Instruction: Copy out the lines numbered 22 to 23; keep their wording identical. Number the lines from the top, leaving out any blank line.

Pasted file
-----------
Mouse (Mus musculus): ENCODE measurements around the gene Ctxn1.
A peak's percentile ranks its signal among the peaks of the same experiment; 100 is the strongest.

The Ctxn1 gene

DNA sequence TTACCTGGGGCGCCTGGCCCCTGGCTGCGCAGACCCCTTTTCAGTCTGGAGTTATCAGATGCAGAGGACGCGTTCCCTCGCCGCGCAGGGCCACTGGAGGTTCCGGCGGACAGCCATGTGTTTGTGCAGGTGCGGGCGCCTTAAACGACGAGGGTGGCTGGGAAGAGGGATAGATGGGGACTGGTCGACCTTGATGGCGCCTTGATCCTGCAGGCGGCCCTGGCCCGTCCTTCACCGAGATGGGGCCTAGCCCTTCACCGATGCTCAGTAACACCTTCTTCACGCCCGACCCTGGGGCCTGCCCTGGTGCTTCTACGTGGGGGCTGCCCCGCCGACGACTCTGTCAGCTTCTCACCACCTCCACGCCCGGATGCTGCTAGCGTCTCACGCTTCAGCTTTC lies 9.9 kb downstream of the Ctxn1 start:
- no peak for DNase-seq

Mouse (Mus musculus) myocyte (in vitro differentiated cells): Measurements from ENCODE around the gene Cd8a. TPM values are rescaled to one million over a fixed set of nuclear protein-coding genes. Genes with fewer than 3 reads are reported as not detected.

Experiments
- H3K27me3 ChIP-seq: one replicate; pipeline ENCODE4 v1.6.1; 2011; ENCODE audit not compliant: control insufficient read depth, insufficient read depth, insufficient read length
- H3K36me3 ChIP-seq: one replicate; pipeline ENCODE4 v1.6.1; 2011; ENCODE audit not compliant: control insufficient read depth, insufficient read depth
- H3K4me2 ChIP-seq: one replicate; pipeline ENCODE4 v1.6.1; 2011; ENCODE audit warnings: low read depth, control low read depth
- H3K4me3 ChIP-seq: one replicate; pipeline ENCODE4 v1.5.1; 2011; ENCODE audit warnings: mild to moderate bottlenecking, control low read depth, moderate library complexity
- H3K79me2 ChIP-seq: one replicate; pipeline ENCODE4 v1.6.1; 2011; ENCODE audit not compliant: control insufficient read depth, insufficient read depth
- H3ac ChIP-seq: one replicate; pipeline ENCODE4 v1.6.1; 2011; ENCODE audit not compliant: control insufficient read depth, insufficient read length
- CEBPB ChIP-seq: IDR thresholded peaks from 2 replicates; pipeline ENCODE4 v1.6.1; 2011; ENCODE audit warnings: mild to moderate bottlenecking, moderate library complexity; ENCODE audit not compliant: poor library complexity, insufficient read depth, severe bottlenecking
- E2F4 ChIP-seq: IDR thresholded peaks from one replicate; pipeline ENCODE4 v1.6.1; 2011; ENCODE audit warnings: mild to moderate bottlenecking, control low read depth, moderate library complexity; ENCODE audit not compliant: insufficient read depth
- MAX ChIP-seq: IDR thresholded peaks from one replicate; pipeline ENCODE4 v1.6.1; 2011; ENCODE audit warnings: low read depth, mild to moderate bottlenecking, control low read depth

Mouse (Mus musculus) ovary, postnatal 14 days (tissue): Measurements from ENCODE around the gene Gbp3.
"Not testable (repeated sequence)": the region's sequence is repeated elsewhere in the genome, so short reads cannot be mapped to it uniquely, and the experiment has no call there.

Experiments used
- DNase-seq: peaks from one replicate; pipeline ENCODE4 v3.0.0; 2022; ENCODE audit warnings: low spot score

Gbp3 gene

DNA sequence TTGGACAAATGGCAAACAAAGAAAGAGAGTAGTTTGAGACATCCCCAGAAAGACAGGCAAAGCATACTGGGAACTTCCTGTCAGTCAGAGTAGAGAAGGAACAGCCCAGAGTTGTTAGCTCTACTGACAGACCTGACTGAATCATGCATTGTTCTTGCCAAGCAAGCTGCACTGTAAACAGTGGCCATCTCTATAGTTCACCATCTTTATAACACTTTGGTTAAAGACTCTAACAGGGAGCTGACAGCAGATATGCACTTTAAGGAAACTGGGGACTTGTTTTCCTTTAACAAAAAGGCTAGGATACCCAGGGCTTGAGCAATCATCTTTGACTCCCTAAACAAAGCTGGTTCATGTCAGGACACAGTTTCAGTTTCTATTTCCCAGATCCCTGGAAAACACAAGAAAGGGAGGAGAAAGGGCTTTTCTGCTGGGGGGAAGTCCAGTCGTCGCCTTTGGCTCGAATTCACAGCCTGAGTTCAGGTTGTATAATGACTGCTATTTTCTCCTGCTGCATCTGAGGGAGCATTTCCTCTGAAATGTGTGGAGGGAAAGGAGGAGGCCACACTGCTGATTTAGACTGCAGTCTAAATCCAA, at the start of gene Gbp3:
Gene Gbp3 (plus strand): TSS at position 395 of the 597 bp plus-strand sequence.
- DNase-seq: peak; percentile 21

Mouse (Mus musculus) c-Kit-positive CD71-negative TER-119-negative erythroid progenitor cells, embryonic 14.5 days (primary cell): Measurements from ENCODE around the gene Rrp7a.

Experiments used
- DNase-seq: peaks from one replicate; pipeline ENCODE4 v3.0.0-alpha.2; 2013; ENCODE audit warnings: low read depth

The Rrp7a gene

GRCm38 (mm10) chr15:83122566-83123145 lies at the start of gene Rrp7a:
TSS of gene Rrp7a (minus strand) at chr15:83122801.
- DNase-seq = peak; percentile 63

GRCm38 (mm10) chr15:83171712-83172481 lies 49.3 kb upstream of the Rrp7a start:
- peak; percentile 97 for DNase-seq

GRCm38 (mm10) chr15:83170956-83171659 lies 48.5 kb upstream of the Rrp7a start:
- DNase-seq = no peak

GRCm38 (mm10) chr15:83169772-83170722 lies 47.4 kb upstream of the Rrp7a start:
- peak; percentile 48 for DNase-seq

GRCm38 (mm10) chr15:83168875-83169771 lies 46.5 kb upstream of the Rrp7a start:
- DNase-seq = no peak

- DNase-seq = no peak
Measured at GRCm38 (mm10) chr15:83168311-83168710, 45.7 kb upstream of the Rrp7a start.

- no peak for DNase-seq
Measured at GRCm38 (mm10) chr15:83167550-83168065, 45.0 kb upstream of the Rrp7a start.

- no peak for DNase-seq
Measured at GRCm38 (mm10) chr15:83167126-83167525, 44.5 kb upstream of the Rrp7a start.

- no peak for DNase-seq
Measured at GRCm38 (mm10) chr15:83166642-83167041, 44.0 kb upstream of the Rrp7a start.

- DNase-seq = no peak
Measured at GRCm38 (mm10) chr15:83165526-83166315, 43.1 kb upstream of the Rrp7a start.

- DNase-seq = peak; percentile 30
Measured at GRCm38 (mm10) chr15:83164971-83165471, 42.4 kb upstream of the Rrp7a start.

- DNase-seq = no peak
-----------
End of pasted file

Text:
DNA sequence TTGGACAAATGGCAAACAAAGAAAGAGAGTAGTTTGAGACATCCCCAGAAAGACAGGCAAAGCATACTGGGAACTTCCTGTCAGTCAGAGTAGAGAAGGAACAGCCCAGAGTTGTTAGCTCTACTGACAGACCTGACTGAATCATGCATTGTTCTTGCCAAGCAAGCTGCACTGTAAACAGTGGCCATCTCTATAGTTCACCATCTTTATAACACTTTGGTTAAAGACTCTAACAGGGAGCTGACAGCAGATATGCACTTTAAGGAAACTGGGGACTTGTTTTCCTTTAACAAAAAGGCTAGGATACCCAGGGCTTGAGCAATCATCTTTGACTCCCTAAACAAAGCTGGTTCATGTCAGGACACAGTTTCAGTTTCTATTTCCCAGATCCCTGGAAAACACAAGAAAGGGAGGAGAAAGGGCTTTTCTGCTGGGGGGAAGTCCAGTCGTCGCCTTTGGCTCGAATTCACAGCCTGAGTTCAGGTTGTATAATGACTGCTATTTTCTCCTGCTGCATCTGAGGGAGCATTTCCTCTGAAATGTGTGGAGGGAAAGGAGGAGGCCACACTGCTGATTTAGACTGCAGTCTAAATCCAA, at the start of gene Gbp3:
Gene Gbp3 (plus strand): TSS at position 395 of the 597 bp plus-strand sequence.